What are the effects of monotherapy in newly diagnosed generalized epilepsy (tonic-clonic type)?
Likely to be beneficialCarbamazepine*
Lamotrigine*
Phenobarbital*
Phenytoin*
Sodium valproate*
Topiramate*
What are the effects of additional treatments in persons with drug-resistant partial epilepsy?
BeneficialAddition of second-line drugs (allopurinol, esclicarbazepine, gabapentin, lamotrigine, levetiracetam, losigamone, oxcarbazepine, retigabine, tiagabine, topiramate, vigabatrin, or zonisamide)
What is the risk of relapse in persons in remission when withdrawing antiepileptic drugs in partial or generalized epilepsy?
Trade-off between benefits and harmsAntiepileptic drug withdrawal
What are the effects of behavioral and psychological treatments in persons with partial or generalized epilepsy?
Likely to be beneficialEducational programs
Unknown effectivenessBiofeedback
Cognitive behavior therapy
Family counseling
Relaxation plus behavioral modification therapy
Relaxation therapy
Yoga
What are the effects of surgery in persons with drug-resistant temporal lobe epilepsy?
Likely to be beneficialAmygdalohippocampectomy*
Temporal lobectomy*
Vagus nerve stimulation as adjunctive therapy for drug-resistant partial seizures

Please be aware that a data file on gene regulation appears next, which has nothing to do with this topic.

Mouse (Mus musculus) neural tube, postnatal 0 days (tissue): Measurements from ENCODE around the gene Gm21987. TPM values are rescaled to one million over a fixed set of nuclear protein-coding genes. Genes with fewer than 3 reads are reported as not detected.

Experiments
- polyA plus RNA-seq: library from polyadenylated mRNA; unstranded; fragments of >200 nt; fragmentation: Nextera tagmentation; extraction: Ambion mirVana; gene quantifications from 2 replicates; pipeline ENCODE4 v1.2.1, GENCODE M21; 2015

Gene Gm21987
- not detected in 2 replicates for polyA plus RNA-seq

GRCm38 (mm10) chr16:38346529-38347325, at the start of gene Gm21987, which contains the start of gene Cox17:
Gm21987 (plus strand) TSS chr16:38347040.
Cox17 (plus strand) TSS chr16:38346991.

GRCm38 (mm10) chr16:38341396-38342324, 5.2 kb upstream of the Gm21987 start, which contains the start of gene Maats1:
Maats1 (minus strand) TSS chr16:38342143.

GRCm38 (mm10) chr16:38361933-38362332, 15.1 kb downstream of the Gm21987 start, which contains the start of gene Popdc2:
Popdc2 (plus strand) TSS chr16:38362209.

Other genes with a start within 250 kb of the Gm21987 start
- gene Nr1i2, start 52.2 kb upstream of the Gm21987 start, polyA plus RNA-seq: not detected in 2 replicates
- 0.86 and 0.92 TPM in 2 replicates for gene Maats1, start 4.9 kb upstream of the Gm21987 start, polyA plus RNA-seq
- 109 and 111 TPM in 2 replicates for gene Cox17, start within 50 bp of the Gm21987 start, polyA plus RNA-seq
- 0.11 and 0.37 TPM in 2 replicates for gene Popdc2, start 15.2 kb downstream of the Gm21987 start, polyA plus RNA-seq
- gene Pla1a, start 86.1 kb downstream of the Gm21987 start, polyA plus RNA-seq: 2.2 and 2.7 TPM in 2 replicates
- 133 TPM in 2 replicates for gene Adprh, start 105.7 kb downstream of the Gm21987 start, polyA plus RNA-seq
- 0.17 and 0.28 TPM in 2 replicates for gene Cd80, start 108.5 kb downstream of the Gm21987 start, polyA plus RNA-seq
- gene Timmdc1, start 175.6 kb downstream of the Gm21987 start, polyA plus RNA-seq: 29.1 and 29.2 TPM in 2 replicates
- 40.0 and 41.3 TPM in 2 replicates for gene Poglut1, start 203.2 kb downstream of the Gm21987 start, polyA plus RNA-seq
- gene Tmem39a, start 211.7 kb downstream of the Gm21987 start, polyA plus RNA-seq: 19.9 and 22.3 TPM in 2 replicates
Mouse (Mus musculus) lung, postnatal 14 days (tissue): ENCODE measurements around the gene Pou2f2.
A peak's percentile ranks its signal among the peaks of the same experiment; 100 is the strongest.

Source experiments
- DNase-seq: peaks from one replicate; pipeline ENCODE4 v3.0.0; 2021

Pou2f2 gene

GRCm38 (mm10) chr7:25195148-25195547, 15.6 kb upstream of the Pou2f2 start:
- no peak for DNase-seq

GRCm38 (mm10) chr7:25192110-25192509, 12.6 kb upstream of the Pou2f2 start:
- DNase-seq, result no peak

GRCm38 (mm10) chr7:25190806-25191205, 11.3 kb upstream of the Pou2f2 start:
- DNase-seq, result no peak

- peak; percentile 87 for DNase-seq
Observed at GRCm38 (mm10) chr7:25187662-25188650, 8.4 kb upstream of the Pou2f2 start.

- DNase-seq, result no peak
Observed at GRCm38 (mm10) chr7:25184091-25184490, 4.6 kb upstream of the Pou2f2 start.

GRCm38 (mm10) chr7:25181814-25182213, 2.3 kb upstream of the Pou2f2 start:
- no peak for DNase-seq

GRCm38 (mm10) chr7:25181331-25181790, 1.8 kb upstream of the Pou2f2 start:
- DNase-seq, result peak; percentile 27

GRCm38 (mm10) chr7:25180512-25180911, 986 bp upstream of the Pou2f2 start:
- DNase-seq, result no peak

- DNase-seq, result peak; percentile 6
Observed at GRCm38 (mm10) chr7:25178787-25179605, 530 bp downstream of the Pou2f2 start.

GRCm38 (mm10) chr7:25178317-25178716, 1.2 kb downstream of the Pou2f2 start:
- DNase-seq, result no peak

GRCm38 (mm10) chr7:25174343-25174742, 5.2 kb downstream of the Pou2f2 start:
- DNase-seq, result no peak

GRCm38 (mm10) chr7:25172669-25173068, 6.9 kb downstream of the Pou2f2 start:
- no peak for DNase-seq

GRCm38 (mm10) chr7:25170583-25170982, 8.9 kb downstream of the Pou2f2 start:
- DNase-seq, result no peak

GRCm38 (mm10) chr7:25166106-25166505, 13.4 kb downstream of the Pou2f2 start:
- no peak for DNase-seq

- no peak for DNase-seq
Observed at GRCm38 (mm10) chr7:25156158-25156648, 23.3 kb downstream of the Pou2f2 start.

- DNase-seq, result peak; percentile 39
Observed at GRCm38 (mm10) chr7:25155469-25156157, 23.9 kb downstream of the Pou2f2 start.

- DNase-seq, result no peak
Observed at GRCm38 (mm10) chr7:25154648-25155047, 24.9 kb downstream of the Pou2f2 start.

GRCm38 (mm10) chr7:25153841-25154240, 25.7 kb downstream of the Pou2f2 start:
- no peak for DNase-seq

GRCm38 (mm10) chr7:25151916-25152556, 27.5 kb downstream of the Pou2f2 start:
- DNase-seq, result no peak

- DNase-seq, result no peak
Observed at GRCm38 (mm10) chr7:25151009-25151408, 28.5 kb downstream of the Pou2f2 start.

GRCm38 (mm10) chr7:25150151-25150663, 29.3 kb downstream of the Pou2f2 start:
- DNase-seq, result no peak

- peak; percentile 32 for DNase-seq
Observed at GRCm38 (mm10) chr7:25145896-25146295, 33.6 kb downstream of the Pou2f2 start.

Unknown effectivenessLesionectomy
What are the effects of surgery in persons with drug-resistant generalized epilepsy?
Unknown effectivenessHemispherectomy

Definition

Epilepsy is a group of disorders rather than a single disorder. Seizures can be classified as partial or focal (categorized as simple partial, complex partial, and secondary generalized tonic-clonic seizures) or as generalized (categorized as generalized tonic-clonic, absence, myoclonic, tonic, and atonic seizures). Temporal lobe epilepsy is a form of partial or focal epilepsy. Persons are considered to have epilepsy if they have had two or more unprovoked seizures.

Incidence and Prevalence

Epilepsy is common, with an estimated prevalence in resource-rich countries of five to 10 out of 1,000 persons, and an annual incidence of 50 out of 100,000 persons. About 3 percent of persons will be diagnosed with epilepsy at some time in their lives.

Etiology

Epilepsy is a symptom rather than a disease, and it may be caused by various disorders involving the brain. The causes and risk factors include birth or neonatal injuries, congenital or metabolic disorders, head injuries, tumors, infections of the brain or meninges, genetic defects, degenerative disease of the brain, cerebrovascular disease, and demyelinating disease. Epilepsy can be classified by cause. Idiopathic generalized epilepsies (e.g., juvenile myoclonic epilepsy, childhood absence epilepsy) are largely genetic. Symptomatic epilepsies result from a known cerebral abnormality. For example, temporal lobe epilepsy may result from a congenital defect, mesial temporal sclerosis, or a tumor. Cryptogenic epilepsies are those that cannot be classified as idiopathic or symptomatic.

Prognosis

About 60 percent of untreated persons have no further seizures during the two years after their first seizure. Prognosis is good for most persons with epilepsy. About 70 percent go into remission, defined as being seizure-free for five years on or off treatment. This leaves 20 to 30 percent who develop chronic epilepsy, which is often treated with multiple antiepileptic drugs.